Is Facebook Shutting the Door in the Face of Small Businesses?
Reaching a mass audience is a great way to promote and advertise a product or service. Larger companies often use a number of promotional tools in order to interact with their target audience and market, including TV, print advertisements, radio and social media. This is due to their huge budgets which they have available to spend within these areas – not a luxury shared by all companies!
Social media has been a significant tool in brand awareness and marketing of a product or service.
Focussing on Facebook, with 1,110,000,000 active monthly users, businesses were able to actively communicate and interact with a mass of users who had liked or followed their business page.
In comparison to other advertising tools, Facebook gave businesses the power to connect with an audience for free (for example, right).
This made the site extremely appealing for companies, as it allowed them to forge somewhat of a relationship with their fans.
However, within the last year, Facebook has made changes to its news feed procedure, in order to allow more meaningful and less spammy articles to be displayed to its users.
It claims that users want to see, more than ever, relevant, meaningful articles, in comparison to spam-related advertising campaigns from businesses which they have liked or followed on Facebook.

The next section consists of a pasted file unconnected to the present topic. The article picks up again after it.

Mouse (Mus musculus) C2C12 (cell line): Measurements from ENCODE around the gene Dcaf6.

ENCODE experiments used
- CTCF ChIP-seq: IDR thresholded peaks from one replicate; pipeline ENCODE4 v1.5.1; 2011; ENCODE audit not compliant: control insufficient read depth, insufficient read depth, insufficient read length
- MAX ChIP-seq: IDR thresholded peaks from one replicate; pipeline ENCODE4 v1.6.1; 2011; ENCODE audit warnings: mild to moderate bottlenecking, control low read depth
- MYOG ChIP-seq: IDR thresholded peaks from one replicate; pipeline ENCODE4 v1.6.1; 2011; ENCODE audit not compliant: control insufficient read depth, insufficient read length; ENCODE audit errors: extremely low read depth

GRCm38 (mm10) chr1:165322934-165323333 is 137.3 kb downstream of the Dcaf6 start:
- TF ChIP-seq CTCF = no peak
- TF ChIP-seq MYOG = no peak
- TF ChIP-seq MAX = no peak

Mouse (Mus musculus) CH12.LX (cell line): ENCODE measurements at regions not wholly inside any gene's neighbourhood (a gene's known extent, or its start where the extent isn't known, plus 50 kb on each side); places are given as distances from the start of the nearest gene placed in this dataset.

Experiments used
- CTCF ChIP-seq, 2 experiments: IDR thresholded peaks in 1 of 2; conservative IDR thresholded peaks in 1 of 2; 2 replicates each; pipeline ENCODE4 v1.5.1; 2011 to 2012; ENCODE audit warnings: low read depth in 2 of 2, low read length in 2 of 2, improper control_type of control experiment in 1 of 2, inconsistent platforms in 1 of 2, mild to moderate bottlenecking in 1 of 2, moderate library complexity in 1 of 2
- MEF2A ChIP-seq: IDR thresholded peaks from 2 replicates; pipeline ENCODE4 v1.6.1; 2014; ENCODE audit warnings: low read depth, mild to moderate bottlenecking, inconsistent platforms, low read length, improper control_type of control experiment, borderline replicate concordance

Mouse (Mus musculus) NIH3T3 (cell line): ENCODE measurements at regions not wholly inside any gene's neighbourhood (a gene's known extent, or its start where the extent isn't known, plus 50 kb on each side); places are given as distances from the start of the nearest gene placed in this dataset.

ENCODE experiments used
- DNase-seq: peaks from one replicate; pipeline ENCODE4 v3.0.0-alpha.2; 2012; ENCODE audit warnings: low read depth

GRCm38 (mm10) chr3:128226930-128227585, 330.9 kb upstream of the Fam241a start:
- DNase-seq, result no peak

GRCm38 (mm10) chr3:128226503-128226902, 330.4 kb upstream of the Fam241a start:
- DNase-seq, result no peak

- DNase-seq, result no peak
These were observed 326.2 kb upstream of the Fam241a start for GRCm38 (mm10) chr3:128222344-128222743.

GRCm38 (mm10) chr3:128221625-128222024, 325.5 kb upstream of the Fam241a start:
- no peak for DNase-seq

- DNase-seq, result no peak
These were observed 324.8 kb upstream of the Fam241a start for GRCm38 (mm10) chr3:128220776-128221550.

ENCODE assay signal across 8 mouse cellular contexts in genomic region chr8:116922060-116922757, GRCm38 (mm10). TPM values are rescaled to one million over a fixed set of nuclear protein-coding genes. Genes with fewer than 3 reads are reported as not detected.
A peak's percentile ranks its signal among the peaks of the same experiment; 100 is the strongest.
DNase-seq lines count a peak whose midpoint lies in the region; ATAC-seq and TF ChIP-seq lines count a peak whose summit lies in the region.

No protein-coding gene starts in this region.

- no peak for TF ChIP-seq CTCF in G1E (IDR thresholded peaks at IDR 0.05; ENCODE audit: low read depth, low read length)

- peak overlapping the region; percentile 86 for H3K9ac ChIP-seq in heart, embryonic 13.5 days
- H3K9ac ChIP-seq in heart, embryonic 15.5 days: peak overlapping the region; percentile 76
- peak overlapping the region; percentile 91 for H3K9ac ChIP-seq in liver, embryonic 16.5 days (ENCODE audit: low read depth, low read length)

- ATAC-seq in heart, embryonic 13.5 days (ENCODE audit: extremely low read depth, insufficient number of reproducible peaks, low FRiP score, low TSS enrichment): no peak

Due to these changes, businesses have noticed that they are finding it difficult to reach their audience through unpaid, organic promotion.
This has led to those believing that Facebook is pushing for these businesses, whether they be small or large, to pay for their posts and adverts to be visible.
Facebook has recently come forward and admitted that this is in fact their intentions for the future.
It mentions that it "expects organic distribution of posts to gradually decline over time" and later go on to recommend that "in order to maximise delivery of your messages and posts within a users News Feed, your brand should consider using paid distribution."
Ironically, Facebook still has the following message displayed on their homepage: "Its free and always will be."
This change will reduce the amount of small to medium size businesses that use Facebook as a marketing and promotional tool. Those just starting up will not have spare cash available to spend on advertising at this stage, making it extremely hard to gain attention and may hinder their future chances of success.
Businesses have invested high levels of time and energy into building up a devoted fan base as well as attempting to enforce their position within their desired market. Though with this change, it will mean that these fans are in fact not seeing almost any of their promotional posts, unless they in fact pay for these to be published.
Much to the dissatisfaction of users who actively promote across the social media platform, the reality of this issue is that Facebook is still a great way to reach a mass number of users, therefore, who wouldn't start charging for a service which still has a great amount of demand. If they can get away with it, why not?
Ultimately, Facebook, like other businesses, has stakeholders to please. What make's shareholders happy? Increased revenue, and this is what this change should bring.